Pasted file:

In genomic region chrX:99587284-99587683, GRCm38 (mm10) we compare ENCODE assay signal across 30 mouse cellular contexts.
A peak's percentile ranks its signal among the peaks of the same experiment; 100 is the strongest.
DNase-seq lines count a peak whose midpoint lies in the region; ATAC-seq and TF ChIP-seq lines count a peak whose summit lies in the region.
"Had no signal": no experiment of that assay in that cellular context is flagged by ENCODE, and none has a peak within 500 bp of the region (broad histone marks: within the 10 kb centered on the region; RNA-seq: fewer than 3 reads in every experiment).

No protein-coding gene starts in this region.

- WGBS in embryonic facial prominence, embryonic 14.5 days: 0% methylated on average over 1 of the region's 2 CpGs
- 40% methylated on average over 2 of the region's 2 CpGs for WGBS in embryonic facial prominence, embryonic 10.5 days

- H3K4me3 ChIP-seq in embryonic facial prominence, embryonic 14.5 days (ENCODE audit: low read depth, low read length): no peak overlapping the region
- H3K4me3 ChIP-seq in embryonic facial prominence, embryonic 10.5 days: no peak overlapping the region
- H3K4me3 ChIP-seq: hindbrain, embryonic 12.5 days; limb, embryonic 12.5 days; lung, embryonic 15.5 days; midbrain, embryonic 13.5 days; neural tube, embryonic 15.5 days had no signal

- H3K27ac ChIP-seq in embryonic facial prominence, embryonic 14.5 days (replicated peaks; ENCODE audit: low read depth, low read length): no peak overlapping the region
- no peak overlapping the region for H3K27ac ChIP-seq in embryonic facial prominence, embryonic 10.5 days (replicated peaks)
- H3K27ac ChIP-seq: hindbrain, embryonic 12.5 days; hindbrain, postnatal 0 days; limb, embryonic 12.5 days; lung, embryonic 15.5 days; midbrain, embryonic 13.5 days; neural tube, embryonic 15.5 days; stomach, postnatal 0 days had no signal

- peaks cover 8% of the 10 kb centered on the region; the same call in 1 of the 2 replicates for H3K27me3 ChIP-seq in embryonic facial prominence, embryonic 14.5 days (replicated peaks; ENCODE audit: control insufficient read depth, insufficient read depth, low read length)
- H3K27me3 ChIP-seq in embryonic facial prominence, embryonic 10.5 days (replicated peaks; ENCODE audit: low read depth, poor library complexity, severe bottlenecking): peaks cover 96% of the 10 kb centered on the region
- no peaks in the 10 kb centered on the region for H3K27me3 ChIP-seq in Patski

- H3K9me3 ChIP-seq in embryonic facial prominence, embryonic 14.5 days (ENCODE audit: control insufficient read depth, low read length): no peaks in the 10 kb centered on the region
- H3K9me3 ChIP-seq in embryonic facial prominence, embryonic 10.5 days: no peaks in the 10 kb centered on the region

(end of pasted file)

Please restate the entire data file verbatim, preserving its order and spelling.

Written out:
In genomic region chrX:99587284-99587683, GRCm38 (mm10) we compare ENCODE assay signal across 30 mouse cellular contexts.
A peak's percentile ranks its signal among the peaks of the same experiment; 100 is the strongest.
DNase-seq lines count a peak whose midpoint lies in the region; ATAC-seq and TF ChIP-seq lines count a peak whose summit lies in the region.
"Had no signal": no experiment of that assay in that cellular context is flagged by ENCODE, and none has a peak within 500 bp of the region (broad histone marks: within the 10 kb centered on the region; RNA-seq: fewer than 3 reads in every experiment).

No protein-coding gene starts in this region.

- WGBS in embryonic facial prominence, embryonic 14.5 days: 0% methylated on average over 1 of the region's 2 CpGs
- 40% methylated on average over 2 of the region's 2 CpGs for WGBS in embryonic facial prominence, embryonic 10.5 days

- H3K4me3 ChIP-seq in embryonic facial prominence, embryonic 14.5 days (ENCODE audit: low read depth, low read length): no peak overlapping the region
- H3K4me3 ChIP-seq in embryonic facial prominence, embryonic 10.5 days: no peak overlapping the region
- H3K4me3 ChIP-seq: hindbrain, embryonic 12.5 days; limb, embryonic 12.5 days; lung, embryonic 15.5 days; midbrain, embryonic 13.5 days; neural tube, embryonic 15.5 days had no signal

- H3K27ac ChIP-seq in embryonic facial prominence, embryonic 14.5 days (replicated peaks; ENCODE audit: low read depth, low read length): no peak overlapping the region
- no peak overlapping the region for H3K27ac ChIP-seq in embryonic facial prominence, embryonic 10.5 days (replicated peaks)
- H3K27ac ChIP-seq: hindbrain, embryonic 12.5 days; hindbrain, postnatal 0 days; limb, embryonic 12.5 days; lung, embryonic 15.5 days; midbrain, embryonic 13.5 days; neural tube, embryonic 15.5 days; stomach, postnatal 0 days had no signal

- peaks cover 8% of the 10 kb centered on the region; the same call in 1 of the 2 replicates for H3K27me3 ChIP-seq in embryonic facial prominence, embryonic 14.5 days (replicated peaks; ENCODE audit: control insufficient read depth, insufficient read depth, low read length)
- H3K27me3 ChIP-seq in embryonic facial prominence, embryonic 10.5 days (replicated peaks; ENCODE audit: low read depth, poor library complexity, severe bottlenecking): peaks cover 96% of the 10 kb centered on the region
- no peaks in the 10 kb centered on the region for H3K27me3 ChIP-seq in Patski

- H3K9me3 ChIP-seq in embryonic facial prominence, embryonic 14.5 days (ENCODE audit: control insufficient read depth, low read length): no peaks in the 10 kb centered on the region
- H3K9me3 ChIP-seq in embryonic facial prominence, embryonic 10.5 days: no peaks in the 10 kb centered on the region